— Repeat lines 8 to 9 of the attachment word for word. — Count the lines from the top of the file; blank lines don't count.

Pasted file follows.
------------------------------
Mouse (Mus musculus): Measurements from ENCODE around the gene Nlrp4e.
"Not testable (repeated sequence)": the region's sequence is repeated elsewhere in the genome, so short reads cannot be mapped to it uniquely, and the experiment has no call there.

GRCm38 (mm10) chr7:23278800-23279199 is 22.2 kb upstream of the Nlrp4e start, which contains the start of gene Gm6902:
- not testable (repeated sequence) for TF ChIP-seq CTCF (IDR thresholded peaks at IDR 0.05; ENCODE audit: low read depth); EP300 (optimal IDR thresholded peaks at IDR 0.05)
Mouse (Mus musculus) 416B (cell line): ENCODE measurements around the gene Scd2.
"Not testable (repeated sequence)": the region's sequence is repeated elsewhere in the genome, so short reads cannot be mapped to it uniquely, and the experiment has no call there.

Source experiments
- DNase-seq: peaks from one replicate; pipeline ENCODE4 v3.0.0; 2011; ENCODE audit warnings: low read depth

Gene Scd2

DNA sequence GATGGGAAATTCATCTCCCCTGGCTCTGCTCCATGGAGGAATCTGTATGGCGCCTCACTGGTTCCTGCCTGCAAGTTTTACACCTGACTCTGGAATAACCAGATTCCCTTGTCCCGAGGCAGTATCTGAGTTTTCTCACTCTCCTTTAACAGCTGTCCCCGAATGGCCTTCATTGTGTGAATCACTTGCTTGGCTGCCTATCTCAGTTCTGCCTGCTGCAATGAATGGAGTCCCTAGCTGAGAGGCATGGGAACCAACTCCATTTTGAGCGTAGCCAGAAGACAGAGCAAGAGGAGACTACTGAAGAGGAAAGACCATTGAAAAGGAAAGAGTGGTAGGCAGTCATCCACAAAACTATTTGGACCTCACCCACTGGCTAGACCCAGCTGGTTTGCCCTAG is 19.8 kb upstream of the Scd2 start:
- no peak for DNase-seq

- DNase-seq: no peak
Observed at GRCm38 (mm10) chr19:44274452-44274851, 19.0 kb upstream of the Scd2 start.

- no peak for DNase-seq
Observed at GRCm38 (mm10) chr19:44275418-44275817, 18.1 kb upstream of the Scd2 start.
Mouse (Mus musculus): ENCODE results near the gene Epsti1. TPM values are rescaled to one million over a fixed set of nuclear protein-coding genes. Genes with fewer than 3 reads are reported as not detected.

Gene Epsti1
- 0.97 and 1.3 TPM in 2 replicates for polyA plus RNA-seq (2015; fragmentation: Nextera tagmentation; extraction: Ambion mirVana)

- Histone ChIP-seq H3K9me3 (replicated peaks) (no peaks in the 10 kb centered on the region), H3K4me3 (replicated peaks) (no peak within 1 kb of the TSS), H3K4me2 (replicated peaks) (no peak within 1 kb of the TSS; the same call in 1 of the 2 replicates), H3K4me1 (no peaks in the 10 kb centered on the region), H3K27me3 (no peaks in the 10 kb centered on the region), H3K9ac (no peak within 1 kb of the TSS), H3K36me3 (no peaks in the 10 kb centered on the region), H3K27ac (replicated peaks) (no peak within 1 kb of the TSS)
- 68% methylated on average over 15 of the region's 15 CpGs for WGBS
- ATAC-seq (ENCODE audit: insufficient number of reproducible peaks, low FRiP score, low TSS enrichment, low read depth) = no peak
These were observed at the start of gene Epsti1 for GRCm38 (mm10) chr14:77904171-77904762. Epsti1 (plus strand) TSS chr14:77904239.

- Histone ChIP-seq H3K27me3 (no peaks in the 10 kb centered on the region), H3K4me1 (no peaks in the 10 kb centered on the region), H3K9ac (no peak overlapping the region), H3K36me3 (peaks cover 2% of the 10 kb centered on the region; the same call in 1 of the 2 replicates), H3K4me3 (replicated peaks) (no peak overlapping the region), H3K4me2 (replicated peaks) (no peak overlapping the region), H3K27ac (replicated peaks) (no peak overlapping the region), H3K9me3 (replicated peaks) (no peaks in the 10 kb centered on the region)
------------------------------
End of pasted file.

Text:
- DNase-seq: peaks from one replicate; pipeline ENCODE4 v3.0.0; 2011; ENCODE audit warnings: low read depth

Gene Scd2